Week 5: Interview With A Researcher

Earlier this week I conducted my first data stories interview. Up to this point, I have mostly been immersed in the story writing side of the project, so it was great to be involved in the story collection process.

My first interviewee was very pleasant and easy to talk with. After chatting and getting to know each other a bit, we moved on to discussing some of the specific interview questions. For me, the most challenging aspect of the interview was using the predetermined questions to drive towards some unknown story. Since I was essentially meeting the interviewee for the first time, I was unsure of what types of experiences she was likely to have had or want to share. When I was unsure of where to direct the conversation, I relied on intuition (and my handy sheet of interview questions) to further pursue a topic or move on the next.

After the interview, I turned to the next step: transcribing the discussion. For those that have never completed a transcription, it is certainly one of the less glamorous features of the interview process. Transcribing can be dull and time consuming, but it’s also pretty cathartic. Not only does it give your mind the chance to wander, but each deliberate keystroke also allows your brain to really process the interview’s content. Once the transcription was complete, I felt like I had a better grasp of the interviewee’s story and a clearer idea of how I would tell it.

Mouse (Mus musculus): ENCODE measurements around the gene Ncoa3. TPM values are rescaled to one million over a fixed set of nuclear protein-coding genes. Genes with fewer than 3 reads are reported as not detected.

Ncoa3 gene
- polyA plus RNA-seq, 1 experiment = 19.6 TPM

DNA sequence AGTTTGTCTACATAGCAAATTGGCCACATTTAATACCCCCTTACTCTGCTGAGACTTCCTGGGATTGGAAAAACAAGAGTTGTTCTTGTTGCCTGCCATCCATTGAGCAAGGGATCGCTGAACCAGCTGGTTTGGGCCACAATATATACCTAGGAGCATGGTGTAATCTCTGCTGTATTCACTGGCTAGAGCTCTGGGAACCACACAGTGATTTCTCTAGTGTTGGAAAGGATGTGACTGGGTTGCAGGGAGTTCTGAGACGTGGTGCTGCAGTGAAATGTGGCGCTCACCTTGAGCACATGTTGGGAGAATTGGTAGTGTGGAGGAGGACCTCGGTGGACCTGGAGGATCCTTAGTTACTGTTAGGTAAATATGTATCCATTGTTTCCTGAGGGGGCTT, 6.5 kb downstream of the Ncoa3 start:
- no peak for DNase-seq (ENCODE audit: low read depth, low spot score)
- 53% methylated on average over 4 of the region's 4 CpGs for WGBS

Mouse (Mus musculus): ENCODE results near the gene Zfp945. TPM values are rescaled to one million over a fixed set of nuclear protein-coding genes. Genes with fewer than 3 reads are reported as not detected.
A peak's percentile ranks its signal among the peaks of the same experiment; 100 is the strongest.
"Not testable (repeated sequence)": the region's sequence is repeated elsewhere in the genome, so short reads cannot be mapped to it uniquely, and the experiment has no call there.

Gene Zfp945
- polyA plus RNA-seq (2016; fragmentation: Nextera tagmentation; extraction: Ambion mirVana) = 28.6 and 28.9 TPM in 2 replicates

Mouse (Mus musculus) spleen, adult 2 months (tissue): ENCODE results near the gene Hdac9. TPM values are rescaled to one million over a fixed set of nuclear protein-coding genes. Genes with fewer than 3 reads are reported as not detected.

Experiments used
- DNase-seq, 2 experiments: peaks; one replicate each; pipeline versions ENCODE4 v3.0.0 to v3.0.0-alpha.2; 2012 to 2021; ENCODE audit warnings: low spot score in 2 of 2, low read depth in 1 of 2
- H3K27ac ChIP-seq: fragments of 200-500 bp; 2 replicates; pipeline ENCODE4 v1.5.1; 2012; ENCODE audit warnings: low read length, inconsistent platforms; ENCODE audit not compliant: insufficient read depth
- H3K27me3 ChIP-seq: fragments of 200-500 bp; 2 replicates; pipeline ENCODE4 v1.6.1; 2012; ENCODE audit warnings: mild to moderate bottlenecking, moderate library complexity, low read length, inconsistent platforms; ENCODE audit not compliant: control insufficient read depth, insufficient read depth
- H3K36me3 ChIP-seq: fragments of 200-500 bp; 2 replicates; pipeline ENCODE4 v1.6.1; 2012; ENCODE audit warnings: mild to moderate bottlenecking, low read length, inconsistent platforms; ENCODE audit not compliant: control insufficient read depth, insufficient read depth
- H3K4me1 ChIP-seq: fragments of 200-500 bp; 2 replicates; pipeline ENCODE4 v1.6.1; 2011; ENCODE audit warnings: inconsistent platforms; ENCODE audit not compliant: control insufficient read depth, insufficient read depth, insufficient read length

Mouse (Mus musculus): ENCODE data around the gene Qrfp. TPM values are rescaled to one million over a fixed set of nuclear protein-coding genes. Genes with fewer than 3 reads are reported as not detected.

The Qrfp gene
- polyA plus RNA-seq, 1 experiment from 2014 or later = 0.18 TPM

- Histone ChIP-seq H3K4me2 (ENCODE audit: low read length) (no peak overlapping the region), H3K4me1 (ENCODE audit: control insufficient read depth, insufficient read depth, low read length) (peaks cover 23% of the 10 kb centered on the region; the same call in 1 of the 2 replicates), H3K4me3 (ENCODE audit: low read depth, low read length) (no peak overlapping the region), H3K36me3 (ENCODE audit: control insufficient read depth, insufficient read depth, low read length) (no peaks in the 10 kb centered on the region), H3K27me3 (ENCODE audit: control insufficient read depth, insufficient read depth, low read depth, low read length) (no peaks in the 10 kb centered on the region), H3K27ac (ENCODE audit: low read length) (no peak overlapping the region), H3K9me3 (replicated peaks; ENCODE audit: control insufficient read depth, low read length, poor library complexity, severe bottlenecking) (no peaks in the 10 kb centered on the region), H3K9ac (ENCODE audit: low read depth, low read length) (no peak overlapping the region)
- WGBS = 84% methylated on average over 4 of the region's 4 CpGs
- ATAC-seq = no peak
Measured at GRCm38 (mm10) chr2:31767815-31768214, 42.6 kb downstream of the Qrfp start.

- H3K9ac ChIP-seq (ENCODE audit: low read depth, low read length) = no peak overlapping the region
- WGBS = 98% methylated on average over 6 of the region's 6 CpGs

With another interview scheduled for the coming week and a couple more possibilities on the horizon, something tells me I’ll have plenty of opportunities to improve my technique, as well as meet many accomplished scientists and researchers along the way!

2 Replies to “Week 5: Interview With A Researcher”

  1. So glad you enjoyed conducting your first interview (and the transcribing part!!) — I’m looking forward to seeing the story(ies) that come out of your interviews. I think you’ll find that being the one to conduct the interviews has advantages for the writing process, too, because there are many things communicated non-verbally during the course of an interview that our recording and transcribing methods don’t capture. I’m very excited to see and share with others the range of stories that you’re adding to our collection!

    • Yes, I can see how non-verbal signals during an interview can add an extra layer of richness to the content. I’m hoping (and it’s looking pretty likely) that my next interview will be in person so I can experience the full range of this!

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